Europe, and New England, and manufactures of the middle states, which are transported 300 miles across the mountains from Philadelphia and Baltimore. From Louisiana are imported the commercial productions of that country, sugar and molasses, cotton, rice, and salted hides. From the Missouri territory lead, peltry, and skins; from Tennessee and Kentucky, cotton, tobacco, salt petre, and marble ; from Pennsylvania and Virginia, iron in the bar, rolled or cast form, nails, millstones, glass-ware. +

* In the new settlements on the Ohio river there are vessels with cabins fitted up like a shop, and furnished with goods of all kinds, which are given in exchange for the produce of the plantations. Their arrival is announced by the sound of a horn, or conch shell. -Sutcliff's Travels, p. 91.

+ The nature and amount of the surplus productions of the western country bordering on the Ohio may be estimated

Banks and Companies.At Cincinnati the “ Miami Exporting Company ” was incorporated in 1803, for

Pork,

from the following statement, copied from the “ Pittsburgh Navigator.” Commerce of the Ohio river, from the 24th of November 1810,

to the 24th of January 1811, a period of two months. Horses,

155 Game fowls,

14,390 Pork,

520 barrels.

681,900 lbs. in bulk. Bacon,

4,609 Lard,

64,750 Beef,

6,300 Venison hams,

817 hams. Tallow,

180 pounds. Butter,

1,526 Cheese,

4,433 Feathers,

300 Whisky,

2,373 Apples,

3,759 Cider,

1,085 gallons. - Royal,

721
- Wine,

43
Peach brandy,
Cherry,
Vinegar,

17 Porter,

143 Beans,

62 Onions, Ginseng,

20 Seneca oil, ,

200 groce. Soap,

59 pounds. Hemp, .. Thread,

1,484 Rope yarn,

154,000 Bale rope,

20,784

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forty years ; capital 450,000 ; dividends between 10 and 15 per cent. for several years past. The “ Farmers and Mechanics' Bank,” incorporated in 1813, for five years, capital 200,000; dividends from 8 to 14 per cent. Bank of Cincinnati not yet chartered, the shares 50 dollars, of which 8800 were sold in 1817 to 345 persons; dividends from 5 to 8 per cent. The Owl Creek Bank of Mount Vernon commenced its operations on the 5th of October 1816, with a nominal capital of 250,000 dollars, and power to increase it to double this amount. At Dayton, on the east bank of the Great Miami river, there is a bank called the “ Dayton Manufacturing Company," with a capital of 100,000 dollars ; and at Lebanon, in Warren county, there is a bank called the “ Lebanon Miami Banking Company," with a capital of 250,000 dollars.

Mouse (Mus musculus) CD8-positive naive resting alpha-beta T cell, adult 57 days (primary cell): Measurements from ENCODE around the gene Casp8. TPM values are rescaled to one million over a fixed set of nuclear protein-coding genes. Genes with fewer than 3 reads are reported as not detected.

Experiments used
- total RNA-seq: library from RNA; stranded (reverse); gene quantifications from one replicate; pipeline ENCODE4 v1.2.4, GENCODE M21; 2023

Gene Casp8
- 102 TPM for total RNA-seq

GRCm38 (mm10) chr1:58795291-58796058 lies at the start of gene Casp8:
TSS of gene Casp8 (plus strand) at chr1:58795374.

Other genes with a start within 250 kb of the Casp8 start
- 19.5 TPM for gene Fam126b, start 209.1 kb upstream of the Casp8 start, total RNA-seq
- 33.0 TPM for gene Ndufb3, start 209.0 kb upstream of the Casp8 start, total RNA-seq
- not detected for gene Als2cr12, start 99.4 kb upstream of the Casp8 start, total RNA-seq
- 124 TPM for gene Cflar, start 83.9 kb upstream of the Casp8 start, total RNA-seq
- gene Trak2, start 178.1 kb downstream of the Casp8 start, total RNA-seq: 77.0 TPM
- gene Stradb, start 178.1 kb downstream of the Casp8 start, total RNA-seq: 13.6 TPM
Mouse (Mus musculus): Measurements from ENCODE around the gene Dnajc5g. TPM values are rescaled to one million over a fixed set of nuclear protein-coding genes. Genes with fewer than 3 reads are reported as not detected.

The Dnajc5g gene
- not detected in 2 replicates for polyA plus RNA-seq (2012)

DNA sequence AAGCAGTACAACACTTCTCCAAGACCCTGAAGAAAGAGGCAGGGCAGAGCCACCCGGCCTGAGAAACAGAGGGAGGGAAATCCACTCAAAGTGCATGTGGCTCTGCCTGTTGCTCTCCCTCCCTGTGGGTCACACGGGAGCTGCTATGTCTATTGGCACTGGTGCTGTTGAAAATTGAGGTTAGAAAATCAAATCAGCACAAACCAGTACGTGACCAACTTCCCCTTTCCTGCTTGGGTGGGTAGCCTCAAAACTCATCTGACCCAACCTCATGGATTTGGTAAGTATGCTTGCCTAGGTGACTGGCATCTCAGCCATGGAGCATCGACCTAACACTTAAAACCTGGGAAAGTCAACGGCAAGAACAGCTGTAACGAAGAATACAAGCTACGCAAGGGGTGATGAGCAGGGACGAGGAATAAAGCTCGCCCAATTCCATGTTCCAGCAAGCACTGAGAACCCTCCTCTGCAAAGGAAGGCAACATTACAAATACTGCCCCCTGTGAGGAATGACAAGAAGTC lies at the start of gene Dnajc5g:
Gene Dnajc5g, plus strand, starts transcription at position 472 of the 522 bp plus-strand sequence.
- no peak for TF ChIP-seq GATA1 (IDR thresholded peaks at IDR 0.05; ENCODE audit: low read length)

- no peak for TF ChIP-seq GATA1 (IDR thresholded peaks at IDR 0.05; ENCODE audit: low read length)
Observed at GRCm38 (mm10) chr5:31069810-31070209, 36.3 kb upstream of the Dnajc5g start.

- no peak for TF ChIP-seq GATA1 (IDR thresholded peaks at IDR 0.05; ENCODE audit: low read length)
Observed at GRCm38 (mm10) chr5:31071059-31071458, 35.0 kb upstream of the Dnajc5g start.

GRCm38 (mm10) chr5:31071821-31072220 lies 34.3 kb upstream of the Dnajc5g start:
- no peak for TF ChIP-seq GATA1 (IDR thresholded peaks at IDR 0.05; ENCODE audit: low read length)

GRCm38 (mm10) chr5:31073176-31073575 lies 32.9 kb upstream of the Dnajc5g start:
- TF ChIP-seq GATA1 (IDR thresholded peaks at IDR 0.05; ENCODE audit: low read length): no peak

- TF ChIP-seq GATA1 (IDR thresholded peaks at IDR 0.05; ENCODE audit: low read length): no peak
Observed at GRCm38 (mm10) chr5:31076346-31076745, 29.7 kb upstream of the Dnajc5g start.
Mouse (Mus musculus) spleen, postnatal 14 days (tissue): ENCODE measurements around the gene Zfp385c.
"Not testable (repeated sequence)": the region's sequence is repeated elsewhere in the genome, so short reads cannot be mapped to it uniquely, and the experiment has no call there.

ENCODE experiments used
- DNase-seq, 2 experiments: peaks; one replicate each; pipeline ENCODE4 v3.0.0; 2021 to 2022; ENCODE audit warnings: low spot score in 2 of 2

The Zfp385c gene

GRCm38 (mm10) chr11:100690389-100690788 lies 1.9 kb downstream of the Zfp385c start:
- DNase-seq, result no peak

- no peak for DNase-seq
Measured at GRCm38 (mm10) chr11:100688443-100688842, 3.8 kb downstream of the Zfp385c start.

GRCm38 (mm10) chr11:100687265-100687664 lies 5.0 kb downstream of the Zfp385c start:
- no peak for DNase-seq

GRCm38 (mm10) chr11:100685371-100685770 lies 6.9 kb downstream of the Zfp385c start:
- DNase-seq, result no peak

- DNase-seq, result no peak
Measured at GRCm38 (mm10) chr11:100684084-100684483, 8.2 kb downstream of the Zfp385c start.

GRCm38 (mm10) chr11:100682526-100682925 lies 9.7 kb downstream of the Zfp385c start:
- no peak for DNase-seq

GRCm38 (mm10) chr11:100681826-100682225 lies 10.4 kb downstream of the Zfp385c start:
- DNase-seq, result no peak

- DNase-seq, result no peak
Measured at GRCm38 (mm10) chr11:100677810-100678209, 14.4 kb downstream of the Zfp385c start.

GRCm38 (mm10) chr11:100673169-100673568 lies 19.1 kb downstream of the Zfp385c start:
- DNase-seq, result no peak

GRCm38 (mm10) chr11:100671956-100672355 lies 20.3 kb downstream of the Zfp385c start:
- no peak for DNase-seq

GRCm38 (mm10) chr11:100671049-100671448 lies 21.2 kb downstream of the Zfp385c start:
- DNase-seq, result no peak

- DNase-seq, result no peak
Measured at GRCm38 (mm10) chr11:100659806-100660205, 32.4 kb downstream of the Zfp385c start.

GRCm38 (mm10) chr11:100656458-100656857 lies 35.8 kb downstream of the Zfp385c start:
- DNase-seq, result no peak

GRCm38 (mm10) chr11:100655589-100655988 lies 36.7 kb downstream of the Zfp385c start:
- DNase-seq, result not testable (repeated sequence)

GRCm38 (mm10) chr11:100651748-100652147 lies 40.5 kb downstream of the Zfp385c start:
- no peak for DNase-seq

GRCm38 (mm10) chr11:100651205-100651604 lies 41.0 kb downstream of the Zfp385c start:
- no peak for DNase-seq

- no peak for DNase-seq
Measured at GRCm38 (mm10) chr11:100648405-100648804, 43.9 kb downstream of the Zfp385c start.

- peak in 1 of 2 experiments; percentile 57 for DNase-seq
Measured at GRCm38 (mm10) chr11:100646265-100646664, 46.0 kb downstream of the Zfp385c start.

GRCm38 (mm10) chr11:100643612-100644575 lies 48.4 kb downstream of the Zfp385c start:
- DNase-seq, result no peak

Bridges. The legislature has authorized the erection of a toll-bridge over Milk Creek, near its confluence with the Ohio. But the steam ferry-boats will probably be more economical than any bridge across

Bagging, .

27,700 yards. Tow-cloth,

4,619 Tarred rope,

479 coils. Oats,

500 bushels. Corn,

4,700 Potatoes,

216 Cherry plank,

18,000 feet. Pine plank,

279,300 Staves, ..

286 All these articles passed the falls of the Ohio in keel and flat bottomed boats, 211 in number.